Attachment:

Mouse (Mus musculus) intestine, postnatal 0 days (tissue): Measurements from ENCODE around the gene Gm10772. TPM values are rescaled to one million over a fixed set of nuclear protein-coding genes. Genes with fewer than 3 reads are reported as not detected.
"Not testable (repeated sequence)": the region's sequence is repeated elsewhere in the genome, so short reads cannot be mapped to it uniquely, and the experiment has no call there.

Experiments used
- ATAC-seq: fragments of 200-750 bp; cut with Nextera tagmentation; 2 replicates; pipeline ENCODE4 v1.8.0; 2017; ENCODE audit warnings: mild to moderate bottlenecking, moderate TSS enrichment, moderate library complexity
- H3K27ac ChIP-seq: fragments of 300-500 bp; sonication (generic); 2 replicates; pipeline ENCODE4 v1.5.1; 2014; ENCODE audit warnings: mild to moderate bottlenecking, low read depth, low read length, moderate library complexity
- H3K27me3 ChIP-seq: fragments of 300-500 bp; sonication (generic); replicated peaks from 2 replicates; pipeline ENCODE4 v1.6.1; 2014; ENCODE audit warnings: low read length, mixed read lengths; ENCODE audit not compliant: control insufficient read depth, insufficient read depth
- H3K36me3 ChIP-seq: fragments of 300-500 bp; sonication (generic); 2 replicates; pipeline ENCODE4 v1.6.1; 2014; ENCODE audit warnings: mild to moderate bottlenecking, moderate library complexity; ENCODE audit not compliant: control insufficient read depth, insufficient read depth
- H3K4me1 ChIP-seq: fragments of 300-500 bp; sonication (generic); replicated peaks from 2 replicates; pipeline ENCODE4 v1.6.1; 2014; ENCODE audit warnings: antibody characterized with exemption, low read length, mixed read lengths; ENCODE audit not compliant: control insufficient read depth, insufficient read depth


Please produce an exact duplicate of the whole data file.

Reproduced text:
Mouse (Mus musculus) intestine, postnatal 0 days (tissue): Measurements from ENCODE around the gene Gm10772. TPM values are rescaled to one million over a fixed set of nuclear protein-coding genes. Genes with fewer than 3 reads are reported as not detected.
"Not testable (repeated sequence)": the region's sequence is repeated elsewhere in the genome, so short reads cannot be mapped to it uniquely, and the experiment has no call there.

Experiments used
- ATAC-seq: fragments of 200-750 bp; cut with Nextera tagmentation; 2 replicates; pipeline ENCODE4 v1.8.0; 2017; ENCODE audit warnings: mild to moderate bottlenecking, moderate TSS enrichment, moderate library complexity
- H3K27ac ChIP-seq: fragments of 300-500 bp; sonication (generic); 2 replicates; pipeline ENCODE4 v1.5.1; 2014; ENCODE audit warnings: mild to moderate bottlenecking, low read depth, low read length, moderate library complexity
- H3K27me3 ChIP-seq: fragments of 300-500 bp; sonication (generic); replicated peaks from 2 replicates; pipeline ENCODE4 v1.6.1; 2014; ENCODE audit warnings: low read length, mixed read lengths; ENCODE audit not compliant: control insufficient read depth, insufficient read depth
- H3K36me3 ChIP-seq: fragments of 300-500 bp; sonication (generic); 2 replicates; pipeline ENCODE4 v1.6.1; 2014; ENCODE audit warnings: mild to moderate bottlenecking, moderate library complexity; ENCODE audit not compliant: control insufficient read depth, insufficient read depth
- H3K4me1 ChIP-seq: fragments of 300-500 bp; sonication (generic); replicated peaks from 2 replicates; pipeline ENCODE4 v1.6.1; 2014; ENCODE audit warnings: antibody characterized with exemption, low read length, mixed read lengths; ENCODE audit not compliant: control insufficient read depth, insufficient read depth